I bought a cast iron pan, and did not realize it had been preseasoned (this is my first one!).

I washed with soap and hot water and thoroughly dried it, then coated with thin layer of vegetable oil and baked it (upside down, over foil) at 350 for one hour.

It came out SO sticky, and the reside was thick. When I touch it, the oil rolls into little flakes (although the cast iron is NOT flaking).

So, I scrubbed that out as best I could,did less oil this time, and tried again. It still came out sticky and thick.

I cooked in it, chicken, to try to use it, and it all stuck and burned in the bottom.

Do I need to just season it a few times? I think the seasoning isn't taking. I am so bummed I didn't realize it was pre-seasoned, or else I wouldn't have had all these issues!


  • 1
    You probably have to remove all the existing seasoning as well as the new layer and start again. I think we have another question on this somewhere. Mar 28, 2019 at 21:58
  • Do you have a self-cleaning oven?
    – Jolenealaska
    Mar 28, 2019 at 22:20
  • Sorry, James, I am new here! Didn't mean to re-post an old issue. I did scrub pretty hard to get all the stick off- I will keep trying, and see if LESS oil fixes the issue. And I believe I do have a self-cleaning oven!
    – Emily
    Mar 28, 2019 at 23:03
  • 3
    Possible duplicate of Black flakes from new cast iron pan
    – Debbie M.
    Mar 30, 2019 at 21:36

2 Answers 2


It sounds to me like you put too much oil on when you tried to season it, and that's why it was thick and sticky. You will probably have to start all over, but the pan is not ruined forever! It's best to wipe the thinnest layer of oil you can on it, essentially putting some oil on and then wiping as much off with a paper towel as you can, and then putting it in the oven like you did and baking it at as high of a temperature as you can. There should be no fear of drips. Bake it for an hour or two, then let it cool inside the oven back to room temperature, and then wipe it with oil and do it all over again, as many as 6 or 7 times to build up a good seasoning. It's a long process, but it's worth it. Good luck!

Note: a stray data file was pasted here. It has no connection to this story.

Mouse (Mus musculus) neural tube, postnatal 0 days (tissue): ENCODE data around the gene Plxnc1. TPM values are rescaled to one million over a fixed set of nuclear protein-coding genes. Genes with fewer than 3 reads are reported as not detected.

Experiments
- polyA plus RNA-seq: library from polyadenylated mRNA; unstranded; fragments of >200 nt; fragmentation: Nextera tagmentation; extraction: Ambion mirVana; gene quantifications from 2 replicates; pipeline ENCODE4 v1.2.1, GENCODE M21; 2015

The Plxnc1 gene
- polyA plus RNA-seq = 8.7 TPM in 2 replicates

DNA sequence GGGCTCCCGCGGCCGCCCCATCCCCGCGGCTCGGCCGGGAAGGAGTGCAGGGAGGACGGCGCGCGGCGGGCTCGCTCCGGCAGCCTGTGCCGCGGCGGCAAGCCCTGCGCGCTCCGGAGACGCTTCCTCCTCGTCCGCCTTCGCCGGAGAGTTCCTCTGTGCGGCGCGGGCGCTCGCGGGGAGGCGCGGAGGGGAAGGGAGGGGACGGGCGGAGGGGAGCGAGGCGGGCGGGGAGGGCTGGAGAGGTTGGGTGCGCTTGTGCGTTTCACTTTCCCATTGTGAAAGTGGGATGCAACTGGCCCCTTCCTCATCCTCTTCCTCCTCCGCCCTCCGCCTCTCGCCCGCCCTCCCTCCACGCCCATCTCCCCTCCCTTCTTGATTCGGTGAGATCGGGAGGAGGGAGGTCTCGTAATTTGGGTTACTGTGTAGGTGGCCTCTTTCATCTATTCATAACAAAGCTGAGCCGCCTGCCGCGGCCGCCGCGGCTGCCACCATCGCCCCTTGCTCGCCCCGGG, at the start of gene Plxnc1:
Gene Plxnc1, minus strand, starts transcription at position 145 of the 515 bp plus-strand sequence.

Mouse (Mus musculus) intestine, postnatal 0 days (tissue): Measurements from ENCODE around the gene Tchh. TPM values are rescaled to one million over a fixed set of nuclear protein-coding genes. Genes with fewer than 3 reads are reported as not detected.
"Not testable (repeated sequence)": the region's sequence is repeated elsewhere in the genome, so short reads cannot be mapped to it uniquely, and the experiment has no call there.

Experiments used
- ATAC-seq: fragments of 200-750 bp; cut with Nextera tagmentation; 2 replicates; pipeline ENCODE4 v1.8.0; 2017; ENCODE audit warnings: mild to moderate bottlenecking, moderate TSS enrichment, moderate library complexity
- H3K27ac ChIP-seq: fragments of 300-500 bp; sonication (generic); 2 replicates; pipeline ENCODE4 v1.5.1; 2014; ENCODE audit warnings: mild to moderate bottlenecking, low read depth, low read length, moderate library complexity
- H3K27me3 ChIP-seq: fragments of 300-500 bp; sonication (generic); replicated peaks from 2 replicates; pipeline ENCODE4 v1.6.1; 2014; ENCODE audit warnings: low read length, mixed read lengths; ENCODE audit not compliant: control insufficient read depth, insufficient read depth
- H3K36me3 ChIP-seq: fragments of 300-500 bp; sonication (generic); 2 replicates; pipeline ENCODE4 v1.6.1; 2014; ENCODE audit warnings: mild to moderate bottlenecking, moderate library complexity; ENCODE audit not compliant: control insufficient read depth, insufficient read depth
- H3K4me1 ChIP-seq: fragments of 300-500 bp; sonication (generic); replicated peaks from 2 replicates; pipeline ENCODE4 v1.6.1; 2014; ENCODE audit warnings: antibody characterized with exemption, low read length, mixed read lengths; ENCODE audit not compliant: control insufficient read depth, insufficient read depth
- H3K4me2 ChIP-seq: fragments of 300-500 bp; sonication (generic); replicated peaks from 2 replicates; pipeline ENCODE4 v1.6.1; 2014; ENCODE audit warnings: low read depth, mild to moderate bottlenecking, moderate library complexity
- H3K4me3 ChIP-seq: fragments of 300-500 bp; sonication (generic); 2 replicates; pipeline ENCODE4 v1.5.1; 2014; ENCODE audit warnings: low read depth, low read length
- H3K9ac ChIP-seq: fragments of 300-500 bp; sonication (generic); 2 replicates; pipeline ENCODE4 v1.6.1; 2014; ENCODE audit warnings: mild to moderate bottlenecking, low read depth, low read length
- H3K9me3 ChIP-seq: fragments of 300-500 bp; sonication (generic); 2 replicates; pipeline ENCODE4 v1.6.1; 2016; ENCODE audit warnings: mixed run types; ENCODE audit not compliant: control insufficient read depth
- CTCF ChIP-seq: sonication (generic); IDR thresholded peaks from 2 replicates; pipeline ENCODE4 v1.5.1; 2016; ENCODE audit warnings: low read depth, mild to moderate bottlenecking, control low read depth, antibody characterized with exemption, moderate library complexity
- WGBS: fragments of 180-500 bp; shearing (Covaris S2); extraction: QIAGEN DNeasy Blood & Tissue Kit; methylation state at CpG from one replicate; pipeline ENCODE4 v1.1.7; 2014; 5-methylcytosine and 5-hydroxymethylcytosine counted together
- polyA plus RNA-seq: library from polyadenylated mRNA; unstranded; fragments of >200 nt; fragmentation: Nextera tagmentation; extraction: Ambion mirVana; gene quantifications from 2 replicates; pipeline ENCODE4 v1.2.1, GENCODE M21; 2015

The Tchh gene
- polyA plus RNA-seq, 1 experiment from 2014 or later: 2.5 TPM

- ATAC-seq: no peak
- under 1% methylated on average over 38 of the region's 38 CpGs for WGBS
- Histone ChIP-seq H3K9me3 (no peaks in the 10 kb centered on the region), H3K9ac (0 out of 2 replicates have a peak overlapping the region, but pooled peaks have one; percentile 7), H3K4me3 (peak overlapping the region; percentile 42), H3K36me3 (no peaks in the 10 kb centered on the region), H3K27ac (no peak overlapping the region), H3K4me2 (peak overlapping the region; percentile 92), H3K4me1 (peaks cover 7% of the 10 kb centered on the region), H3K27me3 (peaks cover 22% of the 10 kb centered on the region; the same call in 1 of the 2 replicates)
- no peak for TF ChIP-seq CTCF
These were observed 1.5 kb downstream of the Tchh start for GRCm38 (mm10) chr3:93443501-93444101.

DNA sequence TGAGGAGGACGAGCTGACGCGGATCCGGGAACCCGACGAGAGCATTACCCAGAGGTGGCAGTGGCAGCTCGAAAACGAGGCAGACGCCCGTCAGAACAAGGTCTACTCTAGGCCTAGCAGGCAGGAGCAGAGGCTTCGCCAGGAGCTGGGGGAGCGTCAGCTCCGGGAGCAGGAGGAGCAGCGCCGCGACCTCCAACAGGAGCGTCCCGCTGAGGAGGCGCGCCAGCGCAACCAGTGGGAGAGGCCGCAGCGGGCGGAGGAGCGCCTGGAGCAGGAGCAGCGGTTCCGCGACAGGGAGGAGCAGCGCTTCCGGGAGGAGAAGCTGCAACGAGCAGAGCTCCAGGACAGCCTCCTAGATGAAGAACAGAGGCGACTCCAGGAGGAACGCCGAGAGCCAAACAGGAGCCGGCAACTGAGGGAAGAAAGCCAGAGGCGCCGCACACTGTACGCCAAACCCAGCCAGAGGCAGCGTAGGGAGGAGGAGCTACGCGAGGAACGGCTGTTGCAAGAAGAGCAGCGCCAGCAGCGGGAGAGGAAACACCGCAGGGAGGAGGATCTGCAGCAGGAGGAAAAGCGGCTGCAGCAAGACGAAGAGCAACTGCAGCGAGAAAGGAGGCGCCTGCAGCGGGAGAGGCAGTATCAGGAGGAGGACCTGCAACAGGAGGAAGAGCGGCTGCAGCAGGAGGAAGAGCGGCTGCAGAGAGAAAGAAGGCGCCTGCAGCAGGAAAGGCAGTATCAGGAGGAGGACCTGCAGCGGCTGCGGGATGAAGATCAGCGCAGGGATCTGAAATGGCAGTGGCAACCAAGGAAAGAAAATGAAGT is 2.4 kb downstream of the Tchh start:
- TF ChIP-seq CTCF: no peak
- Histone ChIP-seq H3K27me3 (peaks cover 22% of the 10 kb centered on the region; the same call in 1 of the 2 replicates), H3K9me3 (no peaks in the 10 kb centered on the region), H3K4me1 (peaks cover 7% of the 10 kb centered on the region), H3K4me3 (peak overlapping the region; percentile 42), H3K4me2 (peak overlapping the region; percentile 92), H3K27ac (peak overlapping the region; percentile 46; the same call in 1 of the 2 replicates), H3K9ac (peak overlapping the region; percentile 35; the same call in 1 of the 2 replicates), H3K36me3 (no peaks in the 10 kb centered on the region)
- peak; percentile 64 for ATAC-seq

• Wow! ok - I will strip it and try again, several times, with very thin oil! Thanks for the head's up!
    – Emily
    Mar 28, 2019 at 23:04

I agree that the layer of oil you initially used might have been too thick, but since you had it resting upside down in the oven, I think it's possible you just didn't bake it long enough, or hot enough. At high heats, the oils polymerize and create a hard, dry, plasticy surface, kind of like when oil paints dry at room temperature. Your gummy texture indicates to me that the polymerization process wasn't completed. More time or heat might be all you really needed there.

One thing you could try doing differently is starting on the stovetop. My mom is particularly careless and abuses her cast iron pans horribly. (She cooks tomato sauce in them, and likes to boil water in them for a few minutes to clean them quickly, and she won't be argued with.) She accidentally discovered that if she set her pan to heat with a little oil, and then became distracted and left the pan alone to just... be hot... on the stovetop with said oil, after a couple of hours, it's amazingly seasoned! And by then the kitchen has probably cleared of smoke! It's a win-win!

Obviously I don't actually recommend THAT, but I do actually like heating my pan on the stovetop, wiping down the inside with oil once it's hot, then letting it start to smoke before transferring to a 400F preheated oven, and then bake it for an hour or so, and let it stay there until cool.

...I won't lie though, the "I forgot!" method my mom tends to employ does work really, really well though.

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